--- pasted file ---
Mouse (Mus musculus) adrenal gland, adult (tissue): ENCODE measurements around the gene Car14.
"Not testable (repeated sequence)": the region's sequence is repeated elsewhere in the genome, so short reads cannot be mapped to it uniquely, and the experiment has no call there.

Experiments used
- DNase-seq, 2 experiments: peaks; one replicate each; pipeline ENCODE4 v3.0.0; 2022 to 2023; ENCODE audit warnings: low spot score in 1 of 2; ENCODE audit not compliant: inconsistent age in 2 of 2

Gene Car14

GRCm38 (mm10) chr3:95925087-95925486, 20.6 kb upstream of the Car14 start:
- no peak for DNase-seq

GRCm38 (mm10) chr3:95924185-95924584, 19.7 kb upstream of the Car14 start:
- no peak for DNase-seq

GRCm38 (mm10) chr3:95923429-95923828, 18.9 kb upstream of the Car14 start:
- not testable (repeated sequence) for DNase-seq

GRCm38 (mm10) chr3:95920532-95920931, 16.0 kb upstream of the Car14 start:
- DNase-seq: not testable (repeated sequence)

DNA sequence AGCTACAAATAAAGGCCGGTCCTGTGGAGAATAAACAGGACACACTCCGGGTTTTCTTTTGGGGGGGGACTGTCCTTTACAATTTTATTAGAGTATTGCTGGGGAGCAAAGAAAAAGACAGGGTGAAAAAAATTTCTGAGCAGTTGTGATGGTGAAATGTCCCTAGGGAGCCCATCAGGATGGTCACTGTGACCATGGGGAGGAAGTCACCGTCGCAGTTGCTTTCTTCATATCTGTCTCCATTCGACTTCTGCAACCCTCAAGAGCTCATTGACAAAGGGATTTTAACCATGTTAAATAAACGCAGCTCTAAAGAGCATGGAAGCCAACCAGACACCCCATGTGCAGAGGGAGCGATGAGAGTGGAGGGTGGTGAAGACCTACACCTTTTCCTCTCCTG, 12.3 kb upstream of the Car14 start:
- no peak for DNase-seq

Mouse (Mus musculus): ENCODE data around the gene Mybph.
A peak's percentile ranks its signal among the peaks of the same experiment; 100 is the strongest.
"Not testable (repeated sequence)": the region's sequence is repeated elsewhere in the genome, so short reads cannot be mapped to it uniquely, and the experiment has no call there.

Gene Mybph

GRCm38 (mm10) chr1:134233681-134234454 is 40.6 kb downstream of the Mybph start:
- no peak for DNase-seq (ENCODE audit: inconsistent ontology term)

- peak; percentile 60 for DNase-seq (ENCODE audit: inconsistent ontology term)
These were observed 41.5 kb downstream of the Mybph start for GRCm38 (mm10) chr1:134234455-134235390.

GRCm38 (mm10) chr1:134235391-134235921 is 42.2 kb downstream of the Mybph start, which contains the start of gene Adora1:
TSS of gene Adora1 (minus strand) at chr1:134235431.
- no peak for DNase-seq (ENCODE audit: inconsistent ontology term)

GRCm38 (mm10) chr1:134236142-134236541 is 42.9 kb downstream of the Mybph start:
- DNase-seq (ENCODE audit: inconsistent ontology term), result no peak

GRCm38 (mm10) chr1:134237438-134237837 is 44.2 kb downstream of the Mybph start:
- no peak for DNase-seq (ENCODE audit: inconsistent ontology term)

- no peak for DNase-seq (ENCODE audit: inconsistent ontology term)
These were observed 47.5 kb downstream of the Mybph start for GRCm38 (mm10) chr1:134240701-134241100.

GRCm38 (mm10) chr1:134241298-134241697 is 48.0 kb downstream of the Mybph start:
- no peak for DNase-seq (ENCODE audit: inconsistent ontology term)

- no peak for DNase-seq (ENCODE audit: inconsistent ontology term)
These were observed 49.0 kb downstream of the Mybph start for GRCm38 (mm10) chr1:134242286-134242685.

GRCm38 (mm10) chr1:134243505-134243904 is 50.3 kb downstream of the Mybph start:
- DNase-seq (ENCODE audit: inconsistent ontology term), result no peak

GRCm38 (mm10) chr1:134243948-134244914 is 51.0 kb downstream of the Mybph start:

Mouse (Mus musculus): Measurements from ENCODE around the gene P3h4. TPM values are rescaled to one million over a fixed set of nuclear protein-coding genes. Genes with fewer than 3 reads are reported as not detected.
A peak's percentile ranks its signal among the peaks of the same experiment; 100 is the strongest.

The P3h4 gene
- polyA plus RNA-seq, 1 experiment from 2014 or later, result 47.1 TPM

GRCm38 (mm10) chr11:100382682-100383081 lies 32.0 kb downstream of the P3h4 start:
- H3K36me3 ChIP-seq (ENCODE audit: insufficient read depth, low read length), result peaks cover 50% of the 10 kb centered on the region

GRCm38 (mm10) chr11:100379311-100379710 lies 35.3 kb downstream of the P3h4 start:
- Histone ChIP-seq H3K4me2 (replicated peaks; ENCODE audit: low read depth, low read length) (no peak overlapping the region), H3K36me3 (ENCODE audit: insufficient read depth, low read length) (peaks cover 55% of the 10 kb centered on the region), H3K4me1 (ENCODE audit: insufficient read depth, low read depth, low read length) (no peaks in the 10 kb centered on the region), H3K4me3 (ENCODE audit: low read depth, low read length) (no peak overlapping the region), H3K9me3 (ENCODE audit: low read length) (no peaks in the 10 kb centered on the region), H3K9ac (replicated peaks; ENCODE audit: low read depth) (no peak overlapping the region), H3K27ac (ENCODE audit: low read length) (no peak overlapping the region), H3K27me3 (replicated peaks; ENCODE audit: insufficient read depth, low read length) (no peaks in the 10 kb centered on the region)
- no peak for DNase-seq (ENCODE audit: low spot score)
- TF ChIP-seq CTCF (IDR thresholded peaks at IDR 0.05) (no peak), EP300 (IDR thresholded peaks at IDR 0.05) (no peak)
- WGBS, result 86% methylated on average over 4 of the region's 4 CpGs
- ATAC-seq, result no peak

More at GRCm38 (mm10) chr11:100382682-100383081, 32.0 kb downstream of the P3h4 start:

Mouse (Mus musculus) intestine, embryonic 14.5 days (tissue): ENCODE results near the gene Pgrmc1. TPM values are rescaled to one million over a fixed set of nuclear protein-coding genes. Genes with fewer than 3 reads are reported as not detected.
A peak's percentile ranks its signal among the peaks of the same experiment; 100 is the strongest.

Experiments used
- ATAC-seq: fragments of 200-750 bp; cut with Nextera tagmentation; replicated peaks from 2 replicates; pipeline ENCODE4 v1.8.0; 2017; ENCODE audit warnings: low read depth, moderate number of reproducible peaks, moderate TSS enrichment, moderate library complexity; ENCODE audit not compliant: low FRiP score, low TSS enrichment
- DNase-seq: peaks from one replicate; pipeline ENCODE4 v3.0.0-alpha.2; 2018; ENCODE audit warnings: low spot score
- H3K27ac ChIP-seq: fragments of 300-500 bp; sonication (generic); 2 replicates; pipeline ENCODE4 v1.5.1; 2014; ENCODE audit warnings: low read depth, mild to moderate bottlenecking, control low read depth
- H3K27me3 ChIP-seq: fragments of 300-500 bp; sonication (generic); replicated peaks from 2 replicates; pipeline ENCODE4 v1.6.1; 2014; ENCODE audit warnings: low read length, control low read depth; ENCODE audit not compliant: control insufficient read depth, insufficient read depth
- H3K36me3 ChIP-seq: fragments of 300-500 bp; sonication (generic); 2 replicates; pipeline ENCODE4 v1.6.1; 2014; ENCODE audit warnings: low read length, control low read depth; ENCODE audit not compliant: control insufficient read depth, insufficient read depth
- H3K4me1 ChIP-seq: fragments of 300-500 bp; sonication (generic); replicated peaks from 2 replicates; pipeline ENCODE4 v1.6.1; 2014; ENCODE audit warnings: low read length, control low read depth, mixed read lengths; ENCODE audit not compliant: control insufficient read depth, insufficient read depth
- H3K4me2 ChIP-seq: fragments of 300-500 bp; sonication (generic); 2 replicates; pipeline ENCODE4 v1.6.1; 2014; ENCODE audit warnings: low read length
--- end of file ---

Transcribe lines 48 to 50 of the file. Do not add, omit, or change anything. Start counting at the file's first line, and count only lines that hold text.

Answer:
- no peak for DNase-seq (ENCODE audit: low spot score)
- TF ChIP-seq CTCF (IDR thresholded peaks at IDR 0.05) (no peak), EP300 (IDR thresholded peaks at IDR 0.05) (no peak)
- WGBS, result 86% methylated on average over 4 of the region's 4 CpGs